Overspending at the holidays isn’t a new problem, but a modern culprit may now be spurring shoppers to spend more than they planned: their smartphones.
Mobile wallets like Apple Pay or Google Pay typically are free, and people can use them to quickly purchase an item in a store or online. Without any speed bumps to checking out, consumers tend to not only spend more, but make more frequent purchases, according to research published last year from the University of Illinois at Urbana-Champaign, New York University and Nanjing University.
That can be doubly dangerous during the holidays, when checklists are long and stress levels high. Almost half of Americans say they experience intense personal stress around the holidays, while one in four expect to take on debt to finance their purchases, according to a recent survey from Credit Karma.
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“Everybody’s to-do list is a mile long, and we appreciate it when we don’t have to work that hard to take something off of that to-do list,” says Matt Schulz, chief industry analyst at CompareCards.com. “That’s a lot of the appeal of these apps and these kinds of new mobile payments.”
But, he adds, “Much of the innovation that’s going on now, whether it’s contactless credit cards or apps or personal loans, is to separate folks from their money more easily and more quickly.”
Aside from mobile payment apps, merchants are also directly targeting consumers through ads on Instagram and other social media services. Mobile wallets and social media purchases are particularly popular with millennials and Gen Z consumers, according to new data from Salesforce.com.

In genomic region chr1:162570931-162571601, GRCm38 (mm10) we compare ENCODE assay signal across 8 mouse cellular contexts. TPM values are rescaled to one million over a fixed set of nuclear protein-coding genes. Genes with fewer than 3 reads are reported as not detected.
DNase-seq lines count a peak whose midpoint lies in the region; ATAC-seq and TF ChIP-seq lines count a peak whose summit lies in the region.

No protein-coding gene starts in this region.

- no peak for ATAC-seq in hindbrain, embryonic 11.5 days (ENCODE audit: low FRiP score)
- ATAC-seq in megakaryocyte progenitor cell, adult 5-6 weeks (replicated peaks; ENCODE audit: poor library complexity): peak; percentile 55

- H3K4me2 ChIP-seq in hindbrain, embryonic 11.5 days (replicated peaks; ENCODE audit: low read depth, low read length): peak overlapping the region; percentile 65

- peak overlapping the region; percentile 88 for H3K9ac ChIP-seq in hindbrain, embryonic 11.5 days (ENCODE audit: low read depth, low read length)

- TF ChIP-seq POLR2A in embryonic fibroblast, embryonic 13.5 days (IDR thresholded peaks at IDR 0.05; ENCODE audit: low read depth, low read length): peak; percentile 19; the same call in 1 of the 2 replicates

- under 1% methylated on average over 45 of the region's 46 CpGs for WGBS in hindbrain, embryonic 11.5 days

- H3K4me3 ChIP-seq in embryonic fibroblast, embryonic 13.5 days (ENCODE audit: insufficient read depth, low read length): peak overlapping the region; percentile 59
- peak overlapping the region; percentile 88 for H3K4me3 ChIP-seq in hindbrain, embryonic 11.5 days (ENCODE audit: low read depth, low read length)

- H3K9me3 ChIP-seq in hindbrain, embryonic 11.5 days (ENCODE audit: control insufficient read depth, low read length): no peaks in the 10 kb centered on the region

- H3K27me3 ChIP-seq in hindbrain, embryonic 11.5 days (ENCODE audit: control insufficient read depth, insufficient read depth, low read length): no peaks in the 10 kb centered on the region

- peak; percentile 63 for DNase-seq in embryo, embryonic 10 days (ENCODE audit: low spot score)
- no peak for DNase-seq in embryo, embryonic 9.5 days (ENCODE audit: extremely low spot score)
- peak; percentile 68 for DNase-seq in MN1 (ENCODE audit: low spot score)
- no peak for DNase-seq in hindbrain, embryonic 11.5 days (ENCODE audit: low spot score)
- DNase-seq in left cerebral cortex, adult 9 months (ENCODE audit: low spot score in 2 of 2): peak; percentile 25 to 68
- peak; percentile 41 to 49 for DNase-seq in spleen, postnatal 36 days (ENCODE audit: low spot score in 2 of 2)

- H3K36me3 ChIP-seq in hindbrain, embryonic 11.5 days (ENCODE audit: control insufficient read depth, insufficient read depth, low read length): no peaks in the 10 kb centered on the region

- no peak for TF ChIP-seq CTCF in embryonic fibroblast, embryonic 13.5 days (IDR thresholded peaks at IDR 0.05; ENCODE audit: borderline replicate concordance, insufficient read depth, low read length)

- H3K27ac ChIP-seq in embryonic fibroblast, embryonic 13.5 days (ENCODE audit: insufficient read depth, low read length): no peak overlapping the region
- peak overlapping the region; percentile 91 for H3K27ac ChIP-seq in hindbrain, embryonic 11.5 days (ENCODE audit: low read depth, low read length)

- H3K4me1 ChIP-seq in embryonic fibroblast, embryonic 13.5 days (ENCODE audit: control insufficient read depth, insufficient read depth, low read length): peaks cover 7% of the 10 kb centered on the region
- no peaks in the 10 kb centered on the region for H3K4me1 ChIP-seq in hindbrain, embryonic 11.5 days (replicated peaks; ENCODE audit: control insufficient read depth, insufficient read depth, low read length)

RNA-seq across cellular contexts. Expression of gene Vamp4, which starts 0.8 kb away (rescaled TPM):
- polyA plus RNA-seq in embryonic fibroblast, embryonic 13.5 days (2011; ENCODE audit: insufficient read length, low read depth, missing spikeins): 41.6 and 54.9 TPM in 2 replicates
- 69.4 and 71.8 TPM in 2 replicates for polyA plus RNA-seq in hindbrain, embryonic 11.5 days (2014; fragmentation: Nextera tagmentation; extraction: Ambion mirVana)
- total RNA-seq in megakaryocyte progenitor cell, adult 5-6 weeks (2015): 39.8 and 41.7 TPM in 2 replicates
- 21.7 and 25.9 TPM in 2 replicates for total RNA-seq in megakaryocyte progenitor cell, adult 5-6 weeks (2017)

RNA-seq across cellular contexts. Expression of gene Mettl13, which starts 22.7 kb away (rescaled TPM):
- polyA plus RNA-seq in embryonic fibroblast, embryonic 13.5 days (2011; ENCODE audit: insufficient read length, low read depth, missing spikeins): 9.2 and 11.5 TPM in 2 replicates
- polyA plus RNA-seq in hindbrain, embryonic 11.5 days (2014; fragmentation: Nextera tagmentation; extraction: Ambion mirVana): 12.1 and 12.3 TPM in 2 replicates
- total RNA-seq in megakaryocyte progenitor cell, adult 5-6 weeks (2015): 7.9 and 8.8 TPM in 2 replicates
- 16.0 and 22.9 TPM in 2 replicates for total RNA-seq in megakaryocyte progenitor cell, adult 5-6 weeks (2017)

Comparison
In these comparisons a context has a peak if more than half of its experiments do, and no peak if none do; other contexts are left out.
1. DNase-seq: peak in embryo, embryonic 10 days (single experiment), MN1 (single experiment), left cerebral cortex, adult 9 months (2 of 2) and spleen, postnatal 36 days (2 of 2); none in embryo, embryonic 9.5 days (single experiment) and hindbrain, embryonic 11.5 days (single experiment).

Lastly, point-of-sale loans work also encourage higher spending. These loans are offered by thousands of merchants including major retailers like Walmart, and through fintech firms such as Affirm and Afterpay when you check out.
Instead of paying upfront, these loans allow consumers to pay for a purchase over a number of weeks or months, or what Schulz describes as “layaway without the wait.” But they can spur consumers to spend more, with Affirm saying consumers boost their average order by about 90% when offered one of their loans.
Don’t ignore the little purchases
Consumers who use mobile wallets tend to spend 2.4% more on the typical transaction, according to the study from the University of Illinois at Urbana-Champaign. That might not seem like a lot, but consumers boosted the frequency of transactions by 24% when using mobile wallets. In other words, consumers end up spending more because they tend to buy more frequently when using mobile apps.
“Small, regular purchases add up and, if you’re not careful, this spending can have a negative impact on your overall financial health,” says Dana Marineau, vice president and financial advocate at Credit Karma.
Plan, plan, plan
Don’t start your holiday shopping without a budget, says Schulz. Aside from tracking your regular income and expenses, maintain a list of what you want to buy for friends and family members to avoid splurges or unplanned expenditures.
“For the average American this holiday season, a budget is absolutely crucial,” he says. “You can’t make great decisions about controlling your spending if you don’t know exactly how much you are spending and how much money you bring in.”
Research point-of-sale loans
Lastly, research point-of-sale loans before jumping into one, no matter how tempting it might be. Some loans charge interest, while others make money by charging late fees. Understanding the fine print will help you avoid an unwelcome surprise later on. And remember that these loans are another form of debt that are approved within seconds but lock you into months of repayments.
“Debt is debt,” says Credit Karma’s Marineau. “The question is, can you take it on? This might seem obvious, but ask yourself if you can afford to take on more debt than you already have.”